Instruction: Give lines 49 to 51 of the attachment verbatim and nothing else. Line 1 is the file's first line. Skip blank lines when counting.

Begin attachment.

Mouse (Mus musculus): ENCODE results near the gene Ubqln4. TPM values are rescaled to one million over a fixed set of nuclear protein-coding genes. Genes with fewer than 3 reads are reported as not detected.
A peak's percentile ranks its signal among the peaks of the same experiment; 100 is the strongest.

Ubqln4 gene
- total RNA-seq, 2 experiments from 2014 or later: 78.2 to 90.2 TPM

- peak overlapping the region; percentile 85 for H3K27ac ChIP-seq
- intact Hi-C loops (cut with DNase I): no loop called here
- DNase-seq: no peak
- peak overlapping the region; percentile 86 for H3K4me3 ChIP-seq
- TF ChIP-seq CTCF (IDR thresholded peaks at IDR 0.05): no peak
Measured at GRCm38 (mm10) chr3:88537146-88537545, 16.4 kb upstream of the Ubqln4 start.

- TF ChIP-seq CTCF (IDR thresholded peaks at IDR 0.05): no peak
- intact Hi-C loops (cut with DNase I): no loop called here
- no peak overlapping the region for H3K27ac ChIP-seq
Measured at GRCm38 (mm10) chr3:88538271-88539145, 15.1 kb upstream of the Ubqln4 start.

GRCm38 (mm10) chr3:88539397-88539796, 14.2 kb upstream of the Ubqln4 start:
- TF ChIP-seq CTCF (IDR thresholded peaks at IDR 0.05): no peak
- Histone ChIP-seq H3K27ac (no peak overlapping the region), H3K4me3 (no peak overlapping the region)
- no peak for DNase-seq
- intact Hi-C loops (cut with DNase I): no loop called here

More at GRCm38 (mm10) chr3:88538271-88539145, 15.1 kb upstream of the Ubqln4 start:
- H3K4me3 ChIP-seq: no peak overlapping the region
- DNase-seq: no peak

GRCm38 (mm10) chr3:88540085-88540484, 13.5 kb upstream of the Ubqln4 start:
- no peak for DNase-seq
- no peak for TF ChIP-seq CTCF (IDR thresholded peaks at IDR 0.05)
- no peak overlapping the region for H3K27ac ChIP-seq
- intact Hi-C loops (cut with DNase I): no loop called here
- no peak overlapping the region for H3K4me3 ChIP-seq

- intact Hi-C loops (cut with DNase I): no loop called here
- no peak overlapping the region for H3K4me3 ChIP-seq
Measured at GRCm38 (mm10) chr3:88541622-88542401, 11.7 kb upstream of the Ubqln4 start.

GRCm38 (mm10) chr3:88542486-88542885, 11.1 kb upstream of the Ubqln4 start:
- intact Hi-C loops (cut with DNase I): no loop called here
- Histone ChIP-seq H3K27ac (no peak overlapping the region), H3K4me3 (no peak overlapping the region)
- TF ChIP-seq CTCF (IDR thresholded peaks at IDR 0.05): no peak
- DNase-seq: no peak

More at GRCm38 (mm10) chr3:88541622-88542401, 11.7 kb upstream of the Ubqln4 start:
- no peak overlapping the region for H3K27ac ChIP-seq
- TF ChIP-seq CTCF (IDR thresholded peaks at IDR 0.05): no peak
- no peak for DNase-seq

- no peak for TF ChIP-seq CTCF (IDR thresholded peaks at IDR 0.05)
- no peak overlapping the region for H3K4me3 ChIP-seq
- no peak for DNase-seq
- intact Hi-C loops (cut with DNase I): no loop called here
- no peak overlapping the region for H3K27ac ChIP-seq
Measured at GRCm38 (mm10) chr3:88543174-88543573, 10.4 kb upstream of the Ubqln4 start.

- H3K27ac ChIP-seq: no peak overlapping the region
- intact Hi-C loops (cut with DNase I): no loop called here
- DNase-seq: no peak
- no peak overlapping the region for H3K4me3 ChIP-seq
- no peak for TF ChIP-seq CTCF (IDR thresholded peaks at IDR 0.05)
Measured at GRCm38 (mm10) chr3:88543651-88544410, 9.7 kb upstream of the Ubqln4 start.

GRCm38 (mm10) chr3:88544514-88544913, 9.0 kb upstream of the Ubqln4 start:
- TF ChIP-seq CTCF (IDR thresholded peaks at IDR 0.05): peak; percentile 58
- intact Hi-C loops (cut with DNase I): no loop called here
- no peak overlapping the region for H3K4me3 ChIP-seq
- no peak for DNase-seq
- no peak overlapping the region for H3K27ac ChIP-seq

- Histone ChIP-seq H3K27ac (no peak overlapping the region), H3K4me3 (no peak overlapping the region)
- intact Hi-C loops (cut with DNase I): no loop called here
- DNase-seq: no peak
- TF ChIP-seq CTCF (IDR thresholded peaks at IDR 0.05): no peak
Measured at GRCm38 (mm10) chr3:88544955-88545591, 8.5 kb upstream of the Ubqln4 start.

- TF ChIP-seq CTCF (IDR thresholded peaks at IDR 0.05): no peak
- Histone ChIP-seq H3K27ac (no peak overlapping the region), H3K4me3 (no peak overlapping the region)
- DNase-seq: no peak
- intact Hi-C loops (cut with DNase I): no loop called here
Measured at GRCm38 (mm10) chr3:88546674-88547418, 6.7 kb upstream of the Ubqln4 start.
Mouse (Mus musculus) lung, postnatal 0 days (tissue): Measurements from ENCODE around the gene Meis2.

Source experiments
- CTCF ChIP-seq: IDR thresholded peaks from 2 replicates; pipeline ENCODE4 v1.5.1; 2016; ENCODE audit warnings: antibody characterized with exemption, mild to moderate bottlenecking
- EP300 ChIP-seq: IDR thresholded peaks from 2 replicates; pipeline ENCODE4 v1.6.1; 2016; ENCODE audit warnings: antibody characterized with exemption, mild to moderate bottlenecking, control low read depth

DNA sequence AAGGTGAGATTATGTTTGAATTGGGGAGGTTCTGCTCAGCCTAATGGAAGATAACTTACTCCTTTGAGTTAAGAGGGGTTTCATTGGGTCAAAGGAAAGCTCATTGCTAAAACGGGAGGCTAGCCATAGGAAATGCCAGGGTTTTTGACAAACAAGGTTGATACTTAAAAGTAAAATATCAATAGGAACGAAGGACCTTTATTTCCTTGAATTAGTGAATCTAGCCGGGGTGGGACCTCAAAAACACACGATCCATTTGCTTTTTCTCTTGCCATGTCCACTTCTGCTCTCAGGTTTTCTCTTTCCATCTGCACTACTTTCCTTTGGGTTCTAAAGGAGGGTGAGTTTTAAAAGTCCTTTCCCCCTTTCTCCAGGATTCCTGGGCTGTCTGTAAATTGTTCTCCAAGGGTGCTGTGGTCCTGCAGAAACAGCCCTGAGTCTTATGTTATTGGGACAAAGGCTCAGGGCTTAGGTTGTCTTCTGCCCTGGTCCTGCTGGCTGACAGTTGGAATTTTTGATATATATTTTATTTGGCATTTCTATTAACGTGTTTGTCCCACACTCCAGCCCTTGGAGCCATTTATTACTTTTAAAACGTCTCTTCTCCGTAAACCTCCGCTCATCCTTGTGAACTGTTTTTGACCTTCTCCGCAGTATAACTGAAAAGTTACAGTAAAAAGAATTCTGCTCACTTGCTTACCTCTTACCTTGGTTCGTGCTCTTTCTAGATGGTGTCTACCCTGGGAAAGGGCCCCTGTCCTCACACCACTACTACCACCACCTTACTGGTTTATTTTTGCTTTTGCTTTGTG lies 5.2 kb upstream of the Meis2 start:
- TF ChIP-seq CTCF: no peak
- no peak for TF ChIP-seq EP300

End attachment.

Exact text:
- DNase-seq: no peak
- no peak overlapping the region for H3K4me3 ChIP-seq
- no peak for TF ChIP-seq CTCF (IDR thresholded peaks at IDR 0.05)